BEA'S BOOK NOOK "I can't imagine a man really enjoying a book and reading it only once." C. S. Lewis “If one cannot enjoy reading a book over and over again, there is no use in reading it at all.” ― Oscar Wilde

Tuesday, September 17, 2013

ARC Review of Four Summoner's Tales by Kelley Armstrong, Christopher Golden, David Liss, and Jonathan Maberry

Publisher: Gallery Books
Format Read: eGalley
Source: The publisher in exchange for an honest review
Release Date: September 17, 2013
Buying Links: Amazon* | Book Depository* | Barnes & Noble
* affiliate links; clicking & purchasing results in a small commission for the blog.

Blurb from goodreads:

Four terror-inducing novellas from acclaimed bestselling authors Kelley Armstrong, David Liss, Christopher Golden, and Jonathan Maberry beginning with the premise: “A stranger comes to town, offering to raise the townsfolk’s dearly departed from the dead—for a price.”

In Kelley Armstrong’s “Suffer the Children,” an acute diphtheria outbreak kills most of the children in an isolated village in nineteen-century Ontario. Then a stranger arrives and offers to bring the children back to life. He wants money, of course, an extravagant sum, but more importantly, but for each child resurrected, one villager must voluntarily offer his life...  

In David Liss’s “A Bad Season for Necromancy,” a con man on the margins of eighteenth-century British society discovers a book that reveals the method for bringing the dead back to life. After considering just how far he would go to avoid bringing his violent father back, he realizes the real value of this book. Instead of getting people to pay him to revive their departed, he will get people to pay him not to...

In “Pipers” by Christopher Golden, the Texas Border Volunteers wage a private war against drug smuggling by Mexican cartels in a modern-day South Texas town, complete with an indestructible army of the risen dead...

In “Alive Day” by Jonathan Maberry, a US Army sergeant must dive into the underworld of modern-day Afghanistan to try and barter for the release of his team, never dreaming of the horrors that await him...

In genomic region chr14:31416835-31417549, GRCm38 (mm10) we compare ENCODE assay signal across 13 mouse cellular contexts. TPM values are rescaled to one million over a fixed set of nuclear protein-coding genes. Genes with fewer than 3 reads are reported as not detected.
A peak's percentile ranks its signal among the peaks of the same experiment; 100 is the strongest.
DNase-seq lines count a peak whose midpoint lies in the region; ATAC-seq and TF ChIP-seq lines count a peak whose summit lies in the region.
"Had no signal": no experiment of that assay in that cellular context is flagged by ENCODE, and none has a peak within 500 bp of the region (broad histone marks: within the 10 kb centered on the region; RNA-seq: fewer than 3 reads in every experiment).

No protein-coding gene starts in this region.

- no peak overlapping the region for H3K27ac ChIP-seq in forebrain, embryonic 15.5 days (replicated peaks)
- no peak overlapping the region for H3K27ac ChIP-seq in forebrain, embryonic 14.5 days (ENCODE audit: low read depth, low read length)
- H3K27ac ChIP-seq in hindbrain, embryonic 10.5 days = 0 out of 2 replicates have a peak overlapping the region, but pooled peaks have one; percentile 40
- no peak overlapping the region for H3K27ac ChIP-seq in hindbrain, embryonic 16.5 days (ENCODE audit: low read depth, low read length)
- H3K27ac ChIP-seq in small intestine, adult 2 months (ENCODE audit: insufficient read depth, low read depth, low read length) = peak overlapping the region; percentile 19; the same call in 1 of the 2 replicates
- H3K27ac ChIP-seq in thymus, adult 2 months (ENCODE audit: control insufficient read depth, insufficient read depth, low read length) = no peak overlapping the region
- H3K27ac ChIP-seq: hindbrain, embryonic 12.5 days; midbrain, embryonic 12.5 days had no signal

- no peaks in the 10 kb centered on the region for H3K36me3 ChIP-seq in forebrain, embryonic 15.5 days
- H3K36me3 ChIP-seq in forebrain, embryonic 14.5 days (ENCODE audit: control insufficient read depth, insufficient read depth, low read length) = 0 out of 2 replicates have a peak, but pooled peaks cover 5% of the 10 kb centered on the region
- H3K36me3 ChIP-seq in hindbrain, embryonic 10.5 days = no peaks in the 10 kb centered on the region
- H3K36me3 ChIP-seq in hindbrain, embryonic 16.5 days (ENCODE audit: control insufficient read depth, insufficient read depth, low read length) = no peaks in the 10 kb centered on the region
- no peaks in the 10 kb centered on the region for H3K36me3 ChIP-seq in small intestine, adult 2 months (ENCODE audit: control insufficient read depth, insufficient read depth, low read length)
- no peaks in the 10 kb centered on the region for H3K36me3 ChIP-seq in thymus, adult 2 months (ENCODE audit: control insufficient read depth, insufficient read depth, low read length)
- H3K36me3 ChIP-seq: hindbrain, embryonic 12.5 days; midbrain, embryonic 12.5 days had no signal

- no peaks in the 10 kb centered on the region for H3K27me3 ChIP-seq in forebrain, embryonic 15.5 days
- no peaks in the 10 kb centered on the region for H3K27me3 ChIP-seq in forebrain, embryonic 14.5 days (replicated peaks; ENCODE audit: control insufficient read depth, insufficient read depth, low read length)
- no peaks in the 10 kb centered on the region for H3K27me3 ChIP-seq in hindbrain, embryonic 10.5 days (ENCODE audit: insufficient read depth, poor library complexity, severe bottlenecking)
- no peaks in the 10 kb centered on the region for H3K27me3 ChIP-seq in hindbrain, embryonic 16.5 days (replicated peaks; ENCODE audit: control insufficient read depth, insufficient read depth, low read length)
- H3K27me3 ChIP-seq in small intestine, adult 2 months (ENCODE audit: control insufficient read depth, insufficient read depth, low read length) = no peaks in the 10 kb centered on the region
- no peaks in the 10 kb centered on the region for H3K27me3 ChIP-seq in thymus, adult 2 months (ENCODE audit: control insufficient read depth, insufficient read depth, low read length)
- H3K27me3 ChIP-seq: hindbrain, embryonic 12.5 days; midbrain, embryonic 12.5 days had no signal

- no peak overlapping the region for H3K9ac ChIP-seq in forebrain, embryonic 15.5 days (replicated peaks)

Bea's Thoughts:

One theme, developed in different ways by different writers. There are variations on the theme of course. Liss's story starts with the stranger offering NOT to raise the dead, for a price, while in Maberry's story, the dead raised are themselves strangers to the area. Still, it's an intriguing premise and each author handles it differently.

Suffer the Children - Kelley Armstrong's story was the reason I requested this book. Unfortunately, I saw most of the twists coming though there were a couple that surprised. The suspense and urgency I expected were missing but it was a decent story. It's a dark story, with people willing to do horrible things in the name of love, and a young girl who comes to understand what love really is.

Pipers - This was violent and twisty, and kept me reading to the end.The ending left me going "WHAT?" and then I realized it made sense and I was kicking myself for not having seen it coming. Again, what people are willing to do in the name of love is horrific and yet, some of us might make similar choices.

A Bad Season for Necromancy - This one was also violent, and the main character is not always likable. Just when he seemed sympathetic, he'd do or say something reprehensible; it made him interesting. The twists were a mix of predictable and unexpected. Like "Pipers", I kept reading to the end.

Alive Day -I've heard good things about Maberry so I was looking forward to this story. Another twisty story, and told from two different points of view, this one just didn't appeal to me. I did like the use of old mythologies and vengeful demons but I just couldn't get into the story and several times I almost gave up on it. It's not an easy story to read and maybe on a different day, I might have enjoyed it more. It's not a bad story, just not right for me.

1 comment:

  1. oh what a neat way to do a novella. I've never seen one done quite like that. The only one I've read so far is Armstrong and I tend to enjoy her. Will have to look into Golden and Liss. Thanks for the heads up Bea!


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